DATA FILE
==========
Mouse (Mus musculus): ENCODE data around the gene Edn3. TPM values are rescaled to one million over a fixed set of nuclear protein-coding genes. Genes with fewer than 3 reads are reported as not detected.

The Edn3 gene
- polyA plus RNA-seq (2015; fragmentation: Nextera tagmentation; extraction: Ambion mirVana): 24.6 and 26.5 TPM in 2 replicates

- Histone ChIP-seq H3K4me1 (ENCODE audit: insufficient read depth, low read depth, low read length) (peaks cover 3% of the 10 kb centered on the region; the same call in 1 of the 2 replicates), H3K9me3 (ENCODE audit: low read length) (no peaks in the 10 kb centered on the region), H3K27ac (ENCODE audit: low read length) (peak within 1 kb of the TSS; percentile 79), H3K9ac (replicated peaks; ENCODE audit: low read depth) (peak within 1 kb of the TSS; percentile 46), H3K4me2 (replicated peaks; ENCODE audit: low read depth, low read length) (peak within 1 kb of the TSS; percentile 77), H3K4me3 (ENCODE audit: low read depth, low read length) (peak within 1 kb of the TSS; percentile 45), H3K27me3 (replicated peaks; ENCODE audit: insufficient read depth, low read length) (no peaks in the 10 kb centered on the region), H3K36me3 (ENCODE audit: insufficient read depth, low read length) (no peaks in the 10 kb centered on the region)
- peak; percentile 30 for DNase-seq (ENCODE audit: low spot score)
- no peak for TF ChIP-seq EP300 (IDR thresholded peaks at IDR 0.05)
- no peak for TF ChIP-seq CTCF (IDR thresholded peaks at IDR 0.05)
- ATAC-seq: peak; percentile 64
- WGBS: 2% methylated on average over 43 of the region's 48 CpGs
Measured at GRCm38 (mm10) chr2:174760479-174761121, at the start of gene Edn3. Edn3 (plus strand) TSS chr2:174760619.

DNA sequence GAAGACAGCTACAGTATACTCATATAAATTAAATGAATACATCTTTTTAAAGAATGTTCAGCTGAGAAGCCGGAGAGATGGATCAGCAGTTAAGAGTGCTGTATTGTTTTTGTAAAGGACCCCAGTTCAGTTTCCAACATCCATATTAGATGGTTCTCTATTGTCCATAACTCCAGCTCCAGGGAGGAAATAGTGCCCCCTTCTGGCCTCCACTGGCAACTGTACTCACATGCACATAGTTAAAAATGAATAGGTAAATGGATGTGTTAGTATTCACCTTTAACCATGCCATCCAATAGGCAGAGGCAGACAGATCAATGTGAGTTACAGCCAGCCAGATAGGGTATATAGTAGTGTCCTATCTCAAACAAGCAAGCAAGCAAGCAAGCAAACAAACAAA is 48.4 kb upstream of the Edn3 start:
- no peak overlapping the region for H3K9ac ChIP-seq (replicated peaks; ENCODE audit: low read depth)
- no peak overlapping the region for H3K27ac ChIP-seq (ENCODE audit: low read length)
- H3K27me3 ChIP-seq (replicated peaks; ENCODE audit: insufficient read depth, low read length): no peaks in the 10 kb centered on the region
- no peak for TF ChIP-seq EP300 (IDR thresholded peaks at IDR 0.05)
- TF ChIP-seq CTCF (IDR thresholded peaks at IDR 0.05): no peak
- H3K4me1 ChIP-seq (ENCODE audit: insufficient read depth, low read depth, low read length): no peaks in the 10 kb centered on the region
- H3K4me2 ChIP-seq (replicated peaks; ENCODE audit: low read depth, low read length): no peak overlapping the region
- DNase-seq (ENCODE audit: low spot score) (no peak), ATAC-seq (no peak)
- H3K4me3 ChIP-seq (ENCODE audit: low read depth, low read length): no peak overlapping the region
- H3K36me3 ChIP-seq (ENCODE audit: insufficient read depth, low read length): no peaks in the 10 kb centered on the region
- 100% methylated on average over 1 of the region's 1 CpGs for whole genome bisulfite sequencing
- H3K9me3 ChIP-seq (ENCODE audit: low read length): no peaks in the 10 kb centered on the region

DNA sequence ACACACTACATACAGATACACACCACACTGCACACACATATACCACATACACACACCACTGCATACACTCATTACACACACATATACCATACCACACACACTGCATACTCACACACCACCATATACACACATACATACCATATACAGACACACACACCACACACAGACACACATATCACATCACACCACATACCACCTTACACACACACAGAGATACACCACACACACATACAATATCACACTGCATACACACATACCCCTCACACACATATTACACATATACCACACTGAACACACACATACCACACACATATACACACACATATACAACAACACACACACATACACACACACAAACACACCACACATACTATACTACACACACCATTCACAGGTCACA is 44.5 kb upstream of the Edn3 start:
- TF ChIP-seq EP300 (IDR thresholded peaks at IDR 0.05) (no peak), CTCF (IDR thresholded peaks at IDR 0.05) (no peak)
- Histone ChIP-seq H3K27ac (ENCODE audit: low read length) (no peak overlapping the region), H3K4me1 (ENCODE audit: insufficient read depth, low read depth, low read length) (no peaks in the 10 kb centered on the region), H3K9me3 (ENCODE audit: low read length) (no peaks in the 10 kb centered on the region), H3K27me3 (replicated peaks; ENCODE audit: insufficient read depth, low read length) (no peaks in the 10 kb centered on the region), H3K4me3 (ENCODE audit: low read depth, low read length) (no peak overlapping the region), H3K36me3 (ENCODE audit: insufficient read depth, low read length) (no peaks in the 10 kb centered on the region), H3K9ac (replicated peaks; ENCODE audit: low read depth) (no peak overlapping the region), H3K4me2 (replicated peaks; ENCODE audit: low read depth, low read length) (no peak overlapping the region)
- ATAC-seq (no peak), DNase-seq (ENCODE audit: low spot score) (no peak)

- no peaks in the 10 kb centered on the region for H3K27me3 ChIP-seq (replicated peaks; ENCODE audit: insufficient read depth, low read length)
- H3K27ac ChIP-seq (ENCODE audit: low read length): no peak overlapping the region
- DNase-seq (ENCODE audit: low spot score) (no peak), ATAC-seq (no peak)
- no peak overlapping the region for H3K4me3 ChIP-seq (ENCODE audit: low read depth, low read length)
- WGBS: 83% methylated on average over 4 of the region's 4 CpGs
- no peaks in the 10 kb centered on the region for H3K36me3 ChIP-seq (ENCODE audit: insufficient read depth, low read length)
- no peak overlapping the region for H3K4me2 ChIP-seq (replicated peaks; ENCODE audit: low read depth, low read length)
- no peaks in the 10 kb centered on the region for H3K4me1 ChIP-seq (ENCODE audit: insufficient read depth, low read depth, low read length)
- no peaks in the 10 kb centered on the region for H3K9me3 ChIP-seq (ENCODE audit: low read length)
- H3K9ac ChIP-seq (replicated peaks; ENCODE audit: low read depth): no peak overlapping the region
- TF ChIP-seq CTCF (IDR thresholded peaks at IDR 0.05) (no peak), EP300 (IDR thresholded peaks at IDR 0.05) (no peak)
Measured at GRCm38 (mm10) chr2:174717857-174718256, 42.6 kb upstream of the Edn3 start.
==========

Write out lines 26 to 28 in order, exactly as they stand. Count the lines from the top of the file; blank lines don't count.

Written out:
- Histone ChIP-seq H3K27ac (ENCODE audit: low read length) (no peak overlapping the region), H3K4me1 (ENCODE audit: insufficient read depth, low read depth, low read length) (no peaks in the 10 kb centered on the region), H3K9me3 (ENCODE audit: low read length) (no peaks in the 10 kb centered on the region), H3K27me3 (replicated peaks; ENCODE audit: insufficient read depth, low read length) (no peaks in the 10 kb centered on the region), H3K4me3 (ENCODE audit: low read depth, low read length) (no peak overlapping the region), H3K36me3 (ENCODE audit: insufficient read depth, low read length) (no peaks in the 10 kb centered on the region), H3K9ac (replicated peaks; ENCODE audit: low read depth) (no peak overlapping the region), H3K4me2 (replicated peaks; ENCODE audit: low read depth, low read length) (no peak overlapping the region)
- ATAC-seq (no peak), DNase-seq (ENCODE audit: low spot score) (no peak)

- no peaks in the 10 kb centered on the region for H3K27me3 ChIP-seq (replicated peaks; ENCODE audit: insufficient read depth, low read length)